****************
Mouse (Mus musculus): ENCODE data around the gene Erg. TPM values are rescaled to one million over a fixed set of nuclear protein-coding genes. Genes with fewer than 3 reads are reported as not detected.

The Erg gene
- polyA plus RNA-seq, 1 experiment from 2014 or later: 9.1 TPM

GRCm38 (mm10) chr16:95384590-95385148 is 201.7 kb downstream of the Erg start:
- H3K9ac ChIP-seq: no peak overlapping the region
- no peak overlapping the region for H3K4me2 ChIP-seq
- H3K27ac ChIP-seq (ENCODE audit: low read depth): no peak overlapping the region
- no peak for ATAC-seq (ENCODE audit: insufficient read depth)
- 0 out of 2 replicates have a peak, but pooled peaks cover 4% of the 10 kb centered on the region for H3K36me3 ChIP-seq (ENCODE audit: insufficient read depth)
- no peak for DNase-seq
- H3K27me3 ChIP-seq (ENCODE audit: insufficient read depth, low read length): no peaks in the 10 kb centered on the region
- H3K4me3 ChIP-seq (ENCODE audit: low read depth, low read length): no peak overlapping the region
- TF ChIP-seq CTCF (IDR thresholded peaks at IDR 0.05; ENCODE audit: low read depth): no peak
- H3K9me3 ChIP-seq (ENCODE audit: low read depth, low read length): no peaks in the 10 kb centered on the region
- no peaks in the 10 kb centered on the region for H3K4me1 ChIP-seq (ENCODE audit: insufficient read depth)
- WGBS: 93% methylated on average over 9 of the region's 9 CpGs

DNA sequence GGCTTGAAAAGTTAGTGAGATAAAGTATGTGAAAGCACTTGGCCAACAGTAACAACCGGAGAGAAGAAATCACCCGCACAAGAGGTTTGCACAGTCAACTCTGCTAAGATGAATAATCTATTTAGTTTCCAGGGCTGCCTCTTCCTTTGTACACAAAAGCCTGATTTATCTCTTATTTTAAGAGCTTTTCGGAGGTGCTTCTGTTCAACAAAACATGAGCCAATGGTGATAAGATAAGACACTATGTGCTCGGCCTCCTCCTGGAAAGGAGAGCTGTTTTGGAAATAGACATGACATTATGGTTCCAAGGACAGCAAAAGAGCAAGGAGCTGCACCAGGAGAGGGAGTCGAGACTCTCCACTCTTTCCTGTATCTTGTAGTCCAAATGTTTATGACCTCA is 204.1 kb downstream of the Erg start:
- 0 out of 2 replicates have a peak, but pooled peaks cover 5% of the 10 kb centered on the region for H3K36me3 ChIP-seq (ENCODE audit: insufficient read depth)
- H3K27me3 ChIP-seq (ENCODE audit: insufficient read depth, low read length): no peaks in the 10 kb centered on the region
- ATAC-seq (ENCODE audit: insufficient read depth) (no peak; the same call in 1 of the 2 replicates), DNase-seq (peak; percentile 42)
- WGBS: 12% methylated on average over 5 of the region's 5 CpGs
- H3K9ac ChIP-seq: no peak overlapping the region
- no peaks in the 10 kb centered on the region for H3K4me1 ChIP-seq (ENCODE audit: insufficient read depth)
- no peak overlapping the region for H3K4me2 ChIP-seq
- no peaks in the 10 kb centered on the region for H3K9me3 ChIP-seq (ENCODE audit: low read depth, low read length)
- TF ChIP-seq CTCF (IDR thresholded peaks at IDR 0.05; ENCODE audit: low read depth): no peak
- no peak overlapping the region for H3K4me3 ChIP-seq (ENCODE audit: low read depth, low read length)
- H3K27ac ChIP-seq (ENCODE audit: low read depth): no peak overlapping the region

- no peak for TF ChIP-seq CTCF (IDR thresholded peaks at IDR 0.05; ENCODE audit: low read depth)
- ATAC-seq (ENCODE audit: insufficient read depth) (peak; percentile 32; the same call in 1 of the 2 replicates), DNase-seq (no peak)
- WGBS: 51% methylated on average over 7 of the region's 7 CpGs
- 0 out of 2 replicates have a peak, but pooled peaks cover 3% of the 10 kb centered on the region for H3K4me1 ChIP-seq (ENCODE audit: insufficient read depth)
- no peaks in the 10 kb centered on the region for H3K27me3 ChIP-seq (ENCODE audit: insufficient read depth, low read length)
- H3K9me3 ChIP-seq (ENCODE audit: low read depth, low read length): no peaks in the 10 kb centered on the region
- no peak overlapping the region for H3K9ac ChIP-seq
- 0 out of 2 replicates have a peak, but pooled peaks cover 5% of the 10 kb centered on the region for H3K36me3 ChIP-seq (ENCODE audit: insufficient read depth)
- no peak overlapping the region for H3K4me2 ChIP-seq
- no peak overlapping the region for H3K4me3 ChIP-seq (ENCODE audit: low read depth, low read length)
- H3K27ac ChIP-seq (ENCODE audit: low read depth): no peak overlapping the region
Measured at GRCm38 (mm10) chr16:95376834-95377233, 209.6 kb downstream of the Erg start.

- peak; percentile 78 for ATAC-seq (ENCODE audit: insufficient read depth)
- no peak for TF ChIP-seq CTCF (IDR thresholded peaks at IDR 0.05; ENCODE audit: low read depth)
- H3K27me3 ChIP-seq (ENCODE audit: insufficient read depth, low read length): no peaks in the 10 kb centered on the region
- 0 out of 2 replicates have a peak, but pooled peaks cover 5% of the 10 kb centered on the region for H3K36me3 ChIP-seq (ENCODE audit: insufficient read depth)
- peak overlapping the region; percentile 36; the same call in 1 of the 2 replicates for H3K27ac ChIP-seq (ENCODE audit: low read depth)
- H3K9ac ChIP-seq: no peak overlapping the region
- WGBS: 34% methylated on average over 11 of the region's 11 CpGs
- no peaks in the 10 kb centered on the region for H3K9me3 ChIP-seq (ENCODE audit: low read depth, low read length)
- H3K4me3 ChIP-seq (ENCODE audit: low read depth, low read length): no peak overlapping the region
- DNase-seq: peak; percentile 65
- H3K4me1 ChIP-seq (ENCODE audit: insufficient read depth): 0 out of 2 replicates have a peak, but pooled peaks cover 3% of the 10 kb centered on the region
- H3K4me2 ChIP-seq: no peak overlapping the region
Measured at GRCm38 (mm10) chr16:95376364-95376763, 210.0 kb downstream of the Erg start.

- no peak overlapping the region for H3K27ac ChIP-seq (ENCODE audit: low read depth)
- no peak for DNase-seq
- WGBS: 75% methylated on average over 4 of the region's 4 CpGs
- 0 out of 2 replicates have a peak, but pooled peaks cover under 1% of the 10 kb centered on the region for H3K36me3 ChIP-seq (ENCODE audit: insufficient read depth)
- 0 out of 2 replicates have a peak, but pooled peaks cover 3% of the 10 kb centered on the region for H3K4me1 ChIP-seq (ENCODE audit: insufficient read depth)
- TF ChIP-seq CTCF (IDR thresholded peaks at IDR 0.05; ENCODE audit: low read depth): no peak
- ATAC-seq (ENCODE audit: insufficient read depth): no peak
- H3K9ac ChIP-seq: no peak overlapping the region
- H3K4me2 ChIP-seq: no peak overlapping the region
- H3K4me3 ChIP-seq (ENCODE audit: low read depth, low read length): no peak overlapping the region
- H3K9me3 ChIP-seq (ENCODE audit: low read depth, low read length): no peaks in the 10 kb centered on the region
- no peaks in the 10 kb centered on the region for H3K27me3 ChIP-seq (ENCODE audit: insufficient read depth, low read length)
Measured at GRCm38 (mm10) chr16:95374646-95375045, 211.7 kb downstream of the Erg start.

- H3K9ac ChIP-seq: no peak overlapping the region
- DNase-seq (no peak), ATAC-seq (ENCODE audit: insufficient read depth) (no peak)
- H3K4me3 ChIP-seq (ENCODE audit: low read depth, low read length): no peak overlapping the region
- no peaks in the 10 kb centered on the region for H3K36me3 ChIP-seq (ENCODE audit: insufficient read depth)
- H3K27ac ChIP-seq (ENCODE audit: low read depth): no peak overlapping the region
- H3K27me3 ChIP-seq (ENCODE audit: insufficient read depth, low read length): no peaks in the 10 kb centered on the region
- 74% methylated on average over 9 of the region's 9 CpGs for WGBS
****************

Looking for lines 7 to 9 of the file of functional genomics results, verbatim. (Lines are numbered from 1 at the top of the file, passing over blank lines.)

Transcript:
- H3K27ac ChIP-seq (ENCODE audit: low read depth): no peak overlapping the region
- no peak for ATAC-seq (ENCODE audit: insufficient read depth)
- 0 out of 2 replicates have a peak, but pooled peaks cover 4% of the 10 kb centered on the region for H3K36me3 ChIP-seq (ENCODE audit: insufficient read depth)